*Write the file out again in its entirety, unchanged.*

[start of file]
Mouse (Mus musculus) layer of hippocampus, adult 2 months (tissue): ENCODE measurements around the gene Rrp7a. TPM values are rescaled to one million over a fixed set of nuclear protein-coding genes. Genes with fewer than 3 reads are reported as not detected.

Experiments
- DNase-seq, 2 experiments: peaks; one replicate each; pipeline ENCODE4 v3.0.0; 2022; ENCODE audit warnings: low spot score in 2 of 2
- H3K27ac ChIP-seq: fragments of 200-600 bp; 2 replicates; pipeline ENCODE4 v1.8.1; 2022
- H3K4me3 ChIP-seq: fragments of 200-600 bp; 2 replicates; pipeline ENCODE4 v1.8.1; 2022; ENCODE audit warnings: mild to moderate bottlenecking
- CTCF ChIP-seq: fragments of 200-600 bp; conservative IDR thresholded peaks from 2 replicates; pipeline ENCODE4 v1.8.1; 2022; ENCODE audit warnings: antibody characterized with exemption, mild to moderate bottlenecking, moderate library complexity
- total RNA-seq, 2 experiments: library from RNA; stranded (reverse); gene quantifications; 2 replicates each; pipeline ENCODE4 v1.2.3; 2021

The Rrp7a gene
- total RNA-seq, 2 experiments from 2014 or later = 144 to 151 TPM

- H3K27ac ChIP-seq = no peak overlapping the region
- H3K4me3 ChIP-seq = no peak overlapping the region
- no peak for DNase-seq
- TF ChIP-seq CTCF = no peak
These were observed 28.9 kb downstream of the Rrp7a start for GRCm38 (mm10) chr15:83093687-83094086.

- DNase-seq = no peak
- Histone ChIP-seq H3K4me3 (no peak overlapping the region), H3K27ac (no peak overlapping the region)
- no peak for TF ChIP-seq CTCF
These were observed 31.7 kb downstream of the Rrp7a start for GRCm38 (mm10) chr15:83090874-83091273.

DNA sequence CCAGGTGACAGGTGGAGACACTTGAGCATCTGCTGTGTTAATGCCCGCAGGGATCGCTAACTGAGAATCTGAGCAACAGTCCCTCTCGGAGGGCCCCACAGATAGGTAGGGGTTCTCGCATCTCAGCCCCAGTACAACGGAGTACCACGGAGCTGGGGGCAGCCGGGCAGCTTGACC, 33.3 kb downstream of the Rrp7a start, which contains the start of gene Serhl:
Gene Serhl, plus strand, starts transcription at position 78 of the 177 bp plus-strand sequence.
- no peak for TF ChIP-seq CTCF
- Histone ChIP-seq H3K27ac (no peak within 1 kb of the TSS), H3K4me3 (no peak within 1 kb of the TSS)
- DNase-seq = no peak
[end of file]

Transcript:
Mouse (Mus musculus) layer of hippocampus, adult 2 months (tissue): ENCODE measurements around the gene Rrp7a. TPM values are rescaled to one million over a fixed set of nuclear protein-coding genes. Genes with fewer than 3 reads are reported as not detected.

Experiments
- DNase-seq, 2 experiments: peaks; one replicate each; pipeline ENCODE4 v3.0.0; 2022; ENCODE audit warnings: low spot score in 2 of 2
- H3K27ac ChIP-seq: fragments of 200-600 bp; 2 replicates; pipeline ENCODE4 v1.8.1; 2022
- H3K4me3 ChIP-seq: fragments of 200-600 bp; 2 replicates; pipeline ENCODE4 v1.8.1; 2022; ENCODE audit warnings: mild to moderate bottlenecking
- CTCF ChIP-seq: fragments of 200-600 bp; conservative IDR thresholded peaks from 2 replicates; pipeline ENCODE4 v1.8.1; 2022; ENCODE audit warnings: antibody characterized with exemption, mild to moderate bottlenecking, moderate library complexity
- total RNA-seq, 2 experiments: library from RNA; stranded (reverse); gene quantifications; 2 replicates each; pipeline ENCODE4 v1.2.3; 2021

The Rrp7a gene
- total RNA-seq, 2 experiments from 2014 or later = 144 to 151 TPM

- H3K27ac ChIP-seq = no peak overlapping the region
- H3K4me3 ChIP-seq = no peak overlapping the region
- no peak for DNase-seq
- TF ChIP-seq CTCF = no peak
These were observed 28.9 kb downstream of the Rrp7a start for GRCm38 (mm10) chr15:83093687-83094086.

- DNase-seq = no peak
- Histone ChIP-seq H3K4me3 (no peak overlapping the region), H3K27ac (no peak overlapping the region)
- no peak for TF ChIP-seq CTCF
These were observed 31.7 kb downstream of the Rrp7a start for GRCm38 (mm10) chr15:83090874-83091273.

DNA sequence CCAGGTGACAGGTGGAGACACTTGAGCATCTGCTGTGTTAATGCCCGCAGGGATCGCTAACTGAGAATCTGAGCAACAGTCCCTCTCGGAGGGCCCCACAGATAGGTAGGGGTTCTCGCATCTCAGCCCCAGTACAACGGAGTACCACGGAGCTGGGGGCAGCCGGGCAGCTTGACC, 33.3 kb downstream of the Rrp7a start, which contains the start of gene Serhl:
Gene Serhl, plus strand, starts transcription at position 78 of the 177 bp plus-strand sequence.
- no peak for TF ChIP-seq CTCF
- Histone ChIP-seq H3K27ac (no peak within 1 kb of the TSS), H3K4me3 (no peak within 1 kb of the TSS)
- DNase-seq = no peak